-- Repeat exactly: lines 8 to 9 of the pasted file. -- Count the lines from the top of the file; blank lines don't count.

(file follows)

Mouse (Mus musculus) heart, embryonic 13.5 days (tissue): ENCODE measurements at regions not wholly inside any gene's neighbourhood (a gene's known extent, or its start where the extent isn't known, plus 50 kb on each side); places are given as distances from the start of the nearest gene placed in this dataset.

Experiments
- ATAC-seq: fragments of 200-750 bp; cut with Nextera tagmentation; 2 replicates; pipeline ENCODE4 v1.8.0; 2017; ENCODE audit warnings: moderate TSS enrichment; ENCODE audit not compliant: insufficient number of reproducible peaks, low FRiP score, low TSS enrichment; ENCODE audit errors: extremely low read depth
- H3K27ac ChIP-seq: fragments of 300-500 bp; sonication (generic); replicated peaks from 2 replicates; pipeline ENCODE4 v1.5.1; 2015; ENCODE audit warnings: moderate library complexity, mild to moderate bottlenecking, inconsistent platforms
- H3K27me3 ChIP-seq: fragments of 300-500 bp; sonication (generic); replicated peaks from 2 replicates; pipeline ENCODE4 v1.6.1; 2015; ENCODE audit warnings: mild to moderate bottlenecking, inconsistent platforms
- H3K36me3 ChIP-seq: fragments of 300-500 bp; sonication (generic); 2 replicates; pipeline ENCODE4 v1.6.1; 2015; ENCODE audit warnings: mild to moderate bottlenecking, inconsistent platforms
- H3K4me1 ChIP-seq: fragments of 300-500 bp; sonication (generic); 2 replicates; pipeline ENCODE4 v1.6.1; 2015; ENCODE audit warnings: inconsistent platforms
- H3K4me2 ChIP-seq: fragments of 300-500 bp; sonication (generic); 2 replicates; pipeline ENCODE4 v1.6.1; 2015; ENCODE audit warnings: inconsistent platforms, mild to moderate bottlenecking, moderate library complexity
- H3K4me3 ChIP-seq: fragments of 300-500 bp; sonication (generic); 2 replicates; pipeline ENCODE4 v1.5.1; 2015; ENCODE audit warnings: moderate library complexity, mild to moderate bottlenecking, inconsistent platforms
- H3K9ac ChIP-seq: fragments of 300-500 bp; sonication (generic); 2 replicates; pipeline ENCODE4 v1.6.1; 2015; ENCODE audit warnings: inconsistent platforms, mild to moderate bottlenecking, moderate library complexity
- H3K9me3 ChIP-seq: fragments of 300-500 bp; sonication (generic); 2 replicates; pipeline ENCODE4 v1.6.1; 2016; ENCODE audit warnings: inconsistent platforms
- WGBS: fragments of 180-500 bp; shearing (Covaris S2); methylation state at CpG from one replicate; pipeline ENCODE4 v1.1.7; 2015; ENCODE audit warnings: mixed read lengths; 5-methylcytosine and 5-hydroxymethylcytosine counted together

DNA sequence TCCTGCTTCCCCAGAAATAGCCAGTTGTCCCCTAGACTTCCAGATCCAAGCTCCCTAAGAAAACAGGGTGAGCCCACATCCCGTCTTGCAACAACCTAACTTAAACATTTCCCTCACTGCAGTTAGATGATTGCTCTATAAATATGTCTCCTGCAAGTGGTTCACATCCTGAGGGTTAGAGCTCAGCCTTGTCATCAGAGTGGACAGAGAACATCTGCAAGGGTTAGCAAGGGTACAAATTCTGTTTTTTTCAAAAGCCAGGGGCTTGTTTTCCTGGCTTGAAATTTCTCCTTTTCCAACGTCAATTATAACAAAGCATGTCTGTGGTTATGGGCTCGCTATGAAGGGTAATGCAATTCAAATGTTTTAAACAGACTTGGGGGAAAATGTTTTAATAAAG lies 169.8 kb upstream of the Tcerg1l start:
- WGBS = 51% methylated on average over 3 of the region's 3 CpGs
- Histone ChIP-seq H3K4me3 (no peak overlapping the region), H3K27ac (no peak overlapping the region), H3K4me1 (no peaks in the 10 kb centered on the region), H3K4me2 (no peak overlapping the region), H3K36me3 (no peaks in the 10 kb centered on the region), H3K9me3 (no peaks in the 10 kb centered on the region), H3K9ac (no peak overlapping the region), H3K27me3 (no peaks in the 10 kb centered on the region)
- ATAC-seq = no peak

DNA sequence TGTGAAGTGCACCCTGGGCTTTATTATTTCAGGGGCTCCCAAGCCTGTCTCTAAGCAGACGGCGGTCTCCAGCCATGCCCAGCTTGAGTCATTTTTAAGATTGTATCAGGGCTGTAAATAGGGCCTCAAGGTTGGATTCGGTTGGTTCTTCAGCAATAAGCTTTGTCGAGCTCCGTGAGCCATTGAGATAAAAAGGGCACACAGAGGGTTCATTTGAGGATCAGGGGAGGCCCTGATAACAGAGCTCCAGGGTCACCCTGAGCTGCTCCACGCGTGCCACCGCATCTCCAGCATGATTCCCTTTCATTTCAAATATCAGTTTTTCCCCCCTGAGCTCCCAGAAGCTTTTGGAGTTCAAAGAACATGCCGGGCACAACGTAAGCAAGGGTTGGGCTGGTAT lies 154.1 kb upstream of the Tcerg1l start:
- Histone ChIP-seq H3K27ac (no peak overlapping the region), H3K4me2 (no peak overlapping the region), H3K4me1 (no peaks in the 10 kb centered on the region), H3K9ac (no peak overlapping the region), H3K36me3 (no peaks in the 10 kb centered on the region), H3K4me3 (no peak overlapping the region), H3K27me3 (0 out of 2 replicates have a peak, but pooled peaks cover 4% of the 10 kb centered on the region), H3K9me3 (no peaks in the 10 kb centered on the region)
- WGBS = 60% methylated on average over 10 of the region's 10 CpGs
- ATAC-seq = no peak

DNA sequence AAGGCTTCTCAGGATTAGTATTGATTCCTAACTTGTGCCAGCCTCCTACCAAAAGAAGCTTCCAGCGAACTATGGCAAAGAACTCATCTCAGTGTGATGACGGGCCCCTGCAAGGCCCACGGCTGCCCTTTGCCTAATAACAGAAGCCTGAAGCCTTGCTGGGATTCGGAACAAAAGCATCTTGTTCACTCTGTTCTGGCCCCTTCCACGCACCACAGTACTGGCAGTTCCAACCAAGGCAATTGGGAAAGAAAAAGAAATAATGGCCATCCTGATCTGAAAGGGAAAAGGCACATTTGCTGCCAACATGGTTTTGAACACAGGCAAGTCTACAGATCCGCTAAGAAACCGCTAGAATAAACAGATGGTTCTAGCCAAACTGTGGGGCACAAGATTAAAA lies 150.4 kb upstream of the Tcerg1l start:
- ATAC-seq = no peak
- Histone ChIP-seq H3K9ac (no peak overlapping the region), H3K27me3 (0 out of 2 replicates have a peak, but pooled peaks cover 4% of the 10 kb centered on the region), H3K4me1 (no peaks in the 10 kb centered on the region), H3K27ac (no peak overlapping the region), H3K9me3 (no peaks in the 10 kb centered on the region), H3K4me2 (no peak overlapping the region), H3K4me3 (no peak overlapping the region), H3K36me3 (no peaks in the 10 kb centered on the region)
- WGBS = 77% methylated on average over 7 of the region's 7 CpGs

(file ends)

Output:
- H3K4me2 ChIP-seq: fragments of 300-500 bp; sonication (generic); 2 replicates; pipeline ENCODE4 v1.6.1; 2015; ENCODE audit warnings: inconsistent platforms, mild to moderate bottlenecking, moderate library complexity
- H3K4me3 ChIP-seq: fragments of 300-500 bp; sonication (generic); 2 replicates; pipeline ENCODE4 v1.5.1; 2015; ENCODE audit warnings: moderate library complexity, mild to moderate bottlenecking, inconsistent platforms